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Fleming solidifies reelection to Santa Rosa council, Cloverdale’s Measure K losing

Roughly 2,000 ballots – just 1% of the total vote – are left to count across Sonoma County.|

With only a tiny share of ballots left to count across Sonoma County, Victoria Fleming appears to have secured a second term on the Santa Rosa City Council, besting rival Terry Sanders in a tight race seen as pivotal for determining the balance of power.

The update Tuesday afternoon from the county’s election office added 90% of what remained uncounted after last week. Roughly 2,000 ballots — just 1% of the countywide vote — are left to count, according to Registrar of Voters Deva Proto.

Fleming had 40.1% of the vote to 37.3% for Sanders with 11,655 votes counted in the four-way District 4 race.

In an interview, Fleming thanked her supporters and vowed to serve all residents in the northeastern Santa Rosa district and lead “in a way that feels representative to as many people as possible.”

“I’m really grateful for all of the support that I’ve received,” she said. “I’m looking forward to moving past the campaign, turning the chapter on that, and moving back into governing.”

She increased her lead slightly in the latest returns to 320 votes with the addition of 634 newly counted votes in District 4. With so few ballots outstanding countywide, it was highly improbably Sanders could overcome the difference.

Nevertheless, Sanders, 53, a retired Oakland firefighter, said he would wait for the final votes to be tallied before conceding.

He said he was proud of his campaign and believed his message resonated with voters. He noted 60% of voters who cast ballots in the race didn’t support Fleming and said it was now up to her to build bridges with all residents in the district.

“If she’s successful in doing that, then we’re all successful and that’s what this is all about,” he said.

Fleming’s reelection keeps in power a nominally progressive council that has held sway in Santa Rosa in recent years and beats back a challenge from business and public safety interests that had propelled Sanders’ campaign. Fleming was backed by labor and environmental groups.

As the race entered the final weeks, outside spending by interest groups and the rival campaigns fueled a last effort to target undecided voters. The campaign drew more money than other city races across Sonoma County this election cycle and is one of the most expensive for a Santa Rosa council seat in recent years.

Businessman Henry Huang, one of the other contenders, captured 20.3% of the vote, complicating Sanders’ bid to oust Fleming. Scheherazade “Shari” Shamsavari, a retired health and education professional, had 2.3%.

Fleming, 42, a licensed clinical social worker, said priorities in her second term include continuing to address homelessness, particularly providing assistance to people who are experiencing mental health or drug addiction issues — a top concern residents in her district identified, she said.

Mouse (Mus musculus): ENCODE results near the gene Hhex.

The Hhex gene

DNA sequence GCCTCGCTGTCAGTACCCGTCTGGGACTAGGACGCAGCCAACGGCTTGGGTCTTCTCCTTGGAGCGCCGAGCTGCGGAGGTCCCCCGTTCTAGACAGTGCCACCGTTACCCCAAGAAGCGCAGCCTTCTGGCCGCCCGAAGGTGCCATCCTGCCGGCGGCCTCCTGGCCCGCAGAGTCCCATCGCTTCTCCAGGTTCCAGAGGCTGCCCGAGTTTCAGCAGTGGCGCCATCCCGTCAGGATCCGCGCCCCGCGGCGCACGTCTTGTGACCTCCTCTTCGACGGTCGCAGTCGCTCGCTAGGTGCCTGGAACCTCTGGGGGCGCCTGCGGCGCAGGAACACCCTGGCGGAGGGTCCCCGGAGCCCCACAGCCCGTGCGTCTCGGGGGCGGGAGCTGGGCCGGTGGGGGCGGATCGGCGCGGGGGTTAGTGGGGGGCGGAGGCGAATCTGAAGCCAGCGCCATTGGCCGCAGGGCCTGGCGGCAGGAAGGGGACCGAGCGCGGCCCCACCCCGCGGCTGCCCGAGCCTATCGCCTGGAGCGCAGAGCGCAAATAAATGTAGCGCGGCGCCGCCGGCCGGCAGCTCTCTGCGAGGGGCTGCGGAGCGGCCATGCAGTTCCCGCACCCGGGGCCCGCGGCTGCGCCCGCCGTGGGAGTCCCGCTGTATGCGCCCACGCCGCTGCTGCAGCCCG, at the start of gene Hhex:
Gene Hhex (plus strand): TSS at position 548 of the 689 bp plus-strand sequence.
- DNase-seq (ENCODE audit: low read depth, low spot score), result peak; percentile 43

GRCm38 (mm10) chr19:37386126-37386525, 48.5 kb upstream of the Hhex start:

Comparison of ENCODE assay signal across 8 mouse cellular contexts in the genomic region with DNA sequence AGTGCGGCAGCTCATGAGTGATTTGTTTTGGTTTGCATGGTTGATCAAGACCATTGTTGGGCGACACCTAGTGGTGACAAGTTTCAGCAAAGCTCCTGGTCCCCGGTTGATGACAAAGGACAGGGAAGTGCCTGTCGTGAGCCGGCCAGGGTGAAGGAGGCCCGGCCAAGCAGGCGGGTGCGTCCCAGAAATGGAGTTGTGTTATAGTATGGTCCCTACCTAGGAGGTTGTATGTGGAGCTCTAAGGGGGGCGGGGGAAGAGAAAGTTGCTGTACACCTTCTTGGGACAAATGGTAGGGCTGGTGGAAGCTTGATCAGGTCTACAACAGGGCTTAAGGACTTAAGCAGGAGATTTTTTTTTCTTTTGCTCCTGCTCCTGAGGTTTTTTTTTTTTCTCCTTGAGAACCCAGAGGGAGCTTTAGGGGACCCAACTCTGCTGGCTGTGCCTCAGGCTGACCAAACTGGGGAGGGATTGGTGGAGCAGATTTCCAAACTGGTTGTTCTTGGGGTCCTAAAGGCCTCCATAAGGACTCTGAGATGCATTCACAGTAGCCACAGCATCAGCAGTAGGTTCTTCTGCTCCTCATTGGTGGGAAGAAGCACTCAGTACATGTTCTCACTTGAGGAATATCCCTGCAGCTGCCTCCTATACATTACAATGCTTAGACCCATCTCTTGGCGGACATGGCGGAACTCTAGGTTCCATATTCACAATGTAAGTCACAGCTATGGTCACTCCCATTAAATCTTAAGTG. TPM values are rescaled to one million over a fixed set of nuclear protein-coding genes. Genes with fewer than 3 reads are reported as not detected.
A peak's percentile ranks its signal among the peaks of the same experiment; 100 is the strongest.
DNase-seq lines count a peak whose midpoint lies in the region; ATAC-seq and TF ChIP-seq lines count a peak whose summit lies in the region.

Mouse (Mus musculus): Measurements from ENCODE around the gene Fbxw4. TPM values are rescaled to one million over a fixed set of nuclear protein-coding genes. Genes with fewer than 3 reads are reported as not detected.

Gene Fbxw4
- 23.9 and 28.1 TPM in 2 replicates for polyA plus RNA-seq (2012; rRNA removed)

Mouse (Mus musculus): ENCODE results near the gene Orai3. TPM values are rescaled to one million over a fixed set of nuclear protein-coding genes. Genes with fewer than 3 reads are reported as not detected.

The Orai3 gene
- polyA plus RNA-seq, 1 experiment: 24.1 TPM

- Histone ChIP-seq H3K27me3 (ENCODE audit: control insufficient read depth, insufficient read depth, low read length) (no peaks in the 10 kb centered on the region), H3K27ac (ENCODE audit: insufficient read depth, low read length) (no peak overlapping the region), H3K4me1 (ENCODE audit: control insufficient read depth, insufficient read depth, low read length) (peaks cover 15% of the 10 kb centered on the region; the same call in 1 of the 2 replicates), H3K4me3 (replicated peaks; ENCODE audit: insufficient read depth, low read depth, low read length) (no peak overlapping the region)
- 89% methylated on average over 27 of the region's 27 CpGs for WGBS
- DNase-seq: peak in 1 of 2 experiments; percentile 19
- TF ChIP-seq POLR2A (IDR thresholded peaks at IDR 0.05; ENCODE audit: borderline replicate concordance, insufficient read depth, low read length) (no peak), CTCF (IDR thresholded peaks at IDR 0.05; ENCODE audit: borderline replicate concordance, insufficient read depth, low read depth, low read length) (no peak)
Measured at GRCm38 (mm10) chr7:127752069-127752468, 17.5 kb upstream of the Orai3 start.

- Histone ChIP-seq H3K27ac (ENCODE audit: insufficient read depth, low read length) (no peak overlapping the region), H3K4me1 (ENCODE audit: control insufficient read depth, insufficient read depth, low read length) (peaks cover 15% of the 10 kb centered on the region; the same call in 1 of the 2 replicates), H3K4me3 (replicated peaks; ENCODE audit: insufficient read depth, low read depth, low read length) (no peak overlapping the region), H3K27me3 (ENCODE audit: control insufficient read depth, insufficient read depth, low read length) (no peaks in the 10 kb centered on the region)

She also wants to tackle housing needs, road safety and infrastructure improvements, including investing in infrastructure needs in fast-growing parts of the city such as Roseland.

She said her reelection would help “push forward those types of policies.”

Three other seats on the seven member council were filled in the Nov. 8 election. Voters elected political newcomers Mark Stapp in southeast District 2 and Jeff Okrepkie in District 6 in the city’s northwest. Dianna MacDonald, who was appointed in February to fill a vacancy, ran unopposed in District 3, which spans Rincon Valley and Oakmont.

Tuesday’s update, two weeks after Election Day, added 15,125 ballots and brought the countywide count to 197,789, equating to 65% turnout, in line with projections last week by Proto, the county elections chief.

The District 4 race was one of the most decisive outcomes in Tuesday’s updated tallies. Another came in Cloverdale, where Measure K, which would outlaw fireworks, was on its way to a loss. It trailed by a wider margin than last week, with 47.2% of the vote in favor and 52.8% opposed, with 3,483 votes counted.

The update also clarified what are likely to be final standings in the at-large race for three council seats in Sebastopol with Stephen Zollman, Jill McLewis and Sandra Maurer winning and in Petaluma’s District 3 race where Karen Nau edged out her closest rival John Hanania.

Meanwhile in Healdsburg, Ron Edwards’ lead over former council member Brigette Mansell shrunk by nearly half. The political newcomer had 45.9% of the 4,518 votes counted to 44.5% for Mansell, leading by 60 votes, down from 111 last week.

Remaining ballots include provisional ballots and ballots submitted by voters who registered to vote within 14 days of the election or on Election Day.

Proto said last week she anticipated making occasional small updates with additional election results until her office certifies the election. It has until Dec. 8 to do so.

You can reach Staff Writer Paulina Pineda at 707-521-5268 or paulina.pineda@pressdemocrat.com. On Twitter @paulinapineda22.

Paulina Pineda

Santa Rosa, Rohnert Park city reporter

Decisions made by local elected officials have some of the biggest day-to-day impacts on residents, from funding investments in roads and water infrastructure to setting policies to address housing needs and homelessness. As a city reporter, I want to track those decisions and how they affect the community while also highlighting areas that are being neglected or can be improved.

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